Cultural Diversity and Human Rights
October 14,2014   By:CSHRS

Jose Nery Azeredo

The modern notion of human rights is inseparable from the idea that society is capable of ensuring justice by means of the Law and the State. Such notion cannot be severed from the principles that sustain society in philosophical and political terms: the universality and natural right to life, freedom, and thought.

In fact, it was modern society that inaugurated the political practice of drafting declarations to assure rights, in view of the fact that they are not acknowledged by everyone. Such rights need therefore both social and political consent.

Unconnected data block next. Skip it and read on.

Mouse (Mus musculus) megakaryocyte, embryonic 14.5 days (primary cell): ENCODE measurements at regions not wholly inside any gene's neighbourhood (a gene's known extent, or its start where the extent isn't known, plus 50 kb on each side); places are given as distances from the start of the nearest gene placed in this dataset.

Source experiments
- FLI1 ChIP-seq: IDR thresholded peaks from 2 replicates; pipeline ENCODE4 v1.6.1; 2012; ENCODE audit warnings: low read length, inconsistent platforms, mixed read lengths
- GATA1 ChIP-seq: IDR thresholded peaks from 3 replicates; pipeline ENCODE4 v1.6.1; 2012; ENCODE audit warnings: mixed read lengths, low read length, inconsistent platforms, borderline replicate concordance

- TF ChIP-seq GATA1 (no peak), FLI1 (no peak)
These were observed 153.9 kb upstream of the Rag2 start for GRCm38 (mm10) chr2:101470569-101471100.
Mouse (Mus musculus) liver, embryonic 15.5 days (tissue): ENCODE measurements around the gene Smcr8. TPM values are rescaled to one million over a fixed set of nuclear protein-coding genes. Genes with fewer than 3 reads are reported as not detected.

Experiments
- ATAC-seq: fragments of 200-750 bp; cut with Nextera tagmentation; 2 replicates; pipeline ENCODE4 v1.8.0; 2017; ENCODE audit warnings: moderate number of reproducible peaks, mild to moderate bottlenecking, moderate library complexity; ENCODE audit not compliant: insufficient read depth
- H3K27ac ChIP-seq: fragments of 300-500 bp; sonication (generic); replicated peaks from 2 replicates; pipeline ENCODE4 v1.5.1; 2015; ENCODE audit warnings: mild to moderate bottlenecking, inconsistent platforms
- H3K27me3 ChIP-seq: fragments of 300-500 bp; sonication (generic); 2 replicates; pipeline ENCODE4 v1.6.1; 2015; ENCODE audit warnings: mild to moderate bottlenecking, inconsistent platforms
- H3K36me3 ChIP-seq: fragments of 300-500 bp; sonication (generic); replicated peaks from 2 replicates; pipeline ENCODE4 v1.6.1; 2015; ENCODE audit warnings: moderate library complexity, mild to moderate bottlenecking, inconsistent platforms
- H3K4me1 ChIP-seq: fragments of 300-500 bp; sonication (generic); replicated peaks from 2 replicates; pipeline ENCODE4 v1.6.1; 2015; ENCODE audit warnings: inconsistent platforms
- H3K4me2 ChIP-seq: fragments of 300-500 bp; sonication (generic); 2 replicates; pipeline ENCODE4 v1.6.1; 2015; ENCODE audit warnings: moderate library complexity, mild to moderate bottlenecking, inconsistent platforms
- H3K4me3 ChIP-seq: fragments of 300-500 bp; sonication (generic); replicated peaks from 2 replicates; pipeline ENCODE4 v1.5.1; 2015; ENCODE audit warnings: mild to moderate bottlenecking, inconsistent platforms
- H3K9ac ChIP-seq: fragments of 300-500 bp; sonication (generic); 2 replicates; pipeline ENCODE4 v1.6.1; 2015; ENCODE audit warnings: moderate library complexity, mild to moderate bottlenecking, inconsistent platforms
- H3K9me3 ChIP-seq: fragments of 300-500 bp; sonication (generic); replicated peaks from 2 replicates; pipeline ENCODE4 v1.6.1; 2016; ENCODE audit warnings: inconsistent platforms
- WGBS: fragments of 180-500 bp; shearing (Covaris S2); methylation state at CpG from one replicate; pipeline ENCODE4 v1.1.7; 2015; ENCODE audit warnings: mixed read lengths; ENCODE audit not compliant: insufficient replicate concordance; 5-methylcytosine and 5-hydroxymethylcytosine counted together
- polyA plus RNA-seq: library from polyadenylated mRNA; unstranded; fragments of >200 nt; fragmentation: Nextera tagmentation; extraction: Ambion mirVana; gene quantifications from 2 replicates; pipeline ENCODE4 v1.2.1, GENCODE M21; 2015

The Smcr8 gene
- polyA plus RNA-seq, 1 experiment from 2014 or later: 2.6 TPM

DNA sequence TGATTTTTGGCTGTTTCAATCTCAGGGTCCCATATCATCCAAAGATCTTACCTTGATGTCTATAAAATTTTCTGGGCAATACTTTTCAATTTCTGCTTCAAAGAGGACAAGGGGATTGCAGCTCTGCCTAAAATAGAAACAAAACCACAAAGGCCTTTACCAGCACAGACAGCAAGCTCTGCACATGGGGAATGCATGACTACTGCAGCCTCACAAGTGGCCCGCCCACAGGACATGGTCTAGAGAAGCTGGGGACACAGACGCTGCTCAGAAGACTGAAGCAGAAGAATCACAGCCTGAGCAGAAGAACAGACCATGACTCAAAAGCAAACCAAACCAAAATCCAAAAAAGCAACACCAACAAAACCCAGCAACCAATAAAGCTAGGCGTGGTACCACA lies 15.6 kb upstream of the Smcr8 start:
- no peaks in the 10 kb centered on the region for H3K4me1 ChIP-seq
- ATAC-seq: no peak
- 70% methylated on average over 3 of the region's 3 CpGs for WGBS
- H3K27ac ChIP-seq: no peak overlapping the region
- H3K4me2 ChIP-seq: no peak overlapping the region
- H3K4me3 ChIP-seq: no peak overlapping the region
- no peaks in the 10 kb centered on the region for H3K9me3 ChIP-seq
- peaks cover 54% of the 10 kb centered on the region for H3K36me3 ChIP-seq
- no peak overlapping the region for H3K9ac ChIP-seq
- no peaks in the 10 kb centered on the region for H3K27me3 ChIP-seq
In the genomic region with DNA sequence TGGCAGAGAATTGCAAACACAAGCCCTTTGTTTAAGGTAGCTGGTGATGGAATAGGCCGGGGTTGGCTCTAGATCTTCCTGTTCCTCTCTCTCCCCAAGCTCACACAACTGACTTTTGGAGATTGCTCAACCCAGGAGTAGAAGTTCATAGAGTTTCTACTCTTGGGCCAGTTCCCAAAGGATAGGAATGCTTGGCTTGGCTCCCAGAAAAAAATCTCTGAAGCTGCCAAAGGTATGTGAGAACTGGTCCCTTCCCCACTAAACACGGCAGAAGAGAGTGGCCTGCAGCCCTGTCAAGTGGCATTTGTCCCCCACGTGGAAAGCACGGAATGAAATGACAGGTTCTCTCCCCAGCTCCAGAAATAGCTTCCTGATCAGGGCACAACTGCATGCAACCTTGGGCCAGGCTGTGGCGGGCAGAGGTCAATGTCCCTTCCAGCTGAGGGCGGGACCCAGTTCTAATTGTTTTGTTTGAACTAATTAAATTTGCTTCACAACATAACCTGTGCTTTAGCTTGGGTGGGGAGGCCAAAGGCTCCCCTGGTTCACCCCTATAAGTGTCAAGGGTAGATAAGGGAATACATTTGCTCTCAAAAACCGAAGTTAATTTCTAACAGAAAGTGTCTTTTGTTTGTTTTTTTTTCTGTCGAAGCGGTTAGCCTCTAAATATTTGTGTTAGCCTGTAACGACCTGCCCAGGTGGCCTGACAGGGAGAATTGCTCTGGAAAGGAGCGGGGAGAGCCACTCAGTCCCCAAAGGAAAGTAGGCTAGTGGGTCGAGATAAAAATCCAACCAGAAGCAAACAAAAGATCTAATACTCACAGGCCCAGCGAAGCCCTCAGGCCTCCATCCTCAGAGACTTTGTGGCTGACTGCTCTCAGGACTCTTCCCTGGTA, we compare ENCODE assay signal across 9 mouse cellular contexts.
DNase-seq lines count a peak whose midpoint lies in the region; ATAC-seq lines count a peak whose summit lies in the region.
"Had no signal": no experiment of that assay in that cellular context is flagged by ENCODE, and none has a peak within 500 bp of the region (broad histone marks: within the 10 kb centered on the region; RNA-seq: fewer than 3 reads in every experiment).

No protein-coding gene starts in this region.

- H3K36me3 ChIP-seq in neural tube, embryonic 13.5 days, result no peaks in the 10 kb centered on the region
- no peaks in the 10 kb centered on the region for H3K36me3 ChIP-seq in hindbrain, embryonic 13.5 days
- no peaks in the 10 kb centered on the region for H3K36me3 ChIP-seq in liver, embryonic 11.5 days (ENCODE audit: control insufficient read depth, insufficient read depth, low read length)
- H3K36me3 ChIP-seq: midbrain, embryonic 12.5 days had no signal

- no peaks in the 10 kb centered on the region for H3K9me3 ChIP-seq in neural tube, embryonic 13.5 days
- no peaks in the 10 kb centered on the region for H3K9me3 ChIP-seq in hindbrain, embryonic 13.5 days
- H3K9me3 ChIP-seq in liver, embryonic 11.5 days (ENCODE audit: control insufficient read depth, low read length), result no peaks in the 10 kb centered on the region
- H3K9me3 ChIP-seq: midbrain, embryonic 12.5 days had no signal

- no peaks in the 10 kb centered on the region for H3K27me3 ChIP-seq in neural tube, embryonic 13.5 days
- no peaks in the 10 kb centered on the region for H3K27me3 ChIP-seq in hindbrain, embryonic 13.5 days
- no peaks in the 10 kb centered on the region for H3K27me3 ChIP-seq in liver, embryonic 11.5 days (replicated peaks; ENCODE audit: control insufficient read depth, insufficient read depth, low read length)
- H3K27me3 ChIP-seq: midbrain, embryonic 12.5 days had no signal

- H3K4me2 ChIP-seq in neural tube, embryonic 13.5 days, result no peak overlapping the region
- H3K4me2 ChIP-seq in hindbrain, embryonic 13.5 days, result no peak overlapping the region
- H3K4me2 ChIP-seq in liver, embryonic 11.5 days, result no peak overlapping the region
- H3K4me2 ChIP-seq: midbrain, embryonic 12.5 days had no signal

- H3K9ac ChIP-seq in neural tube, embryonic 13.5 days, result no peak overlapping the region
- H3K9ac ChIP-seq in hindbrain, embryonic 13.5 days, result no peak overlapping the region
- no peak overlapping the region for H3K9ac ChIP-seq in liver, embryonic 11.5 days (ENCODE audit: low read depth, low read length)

Declarations also record precise historical situations. They aim at securing achievements resulting from major social changes or revolutionary landmarks, such as the Declaration of Rights of the English Revolution (1640-1688); the American Independence; the French Revolution (1789); and the Russian Revolution (1917).  Declarations aim at protecting humanity from violence, after episodes of great trauma, such as the Second World War, Fascism, and Nazism. These instances led to the Declaration of Human Rights in 1948.

The modern configuration of human rights represents an important advance for the human developmental process. The praxis of human rights replaces conscious actions directed to fight inequality. The fight for human rights is based on ethical and political principles and values that are rational, universal, and directed to freedom and justice. This fight incorporated achievements that do not belong exclusively to the bourgeoisie. They are also part of the human wealth produced by the human gender throughout its historical development since ancient times.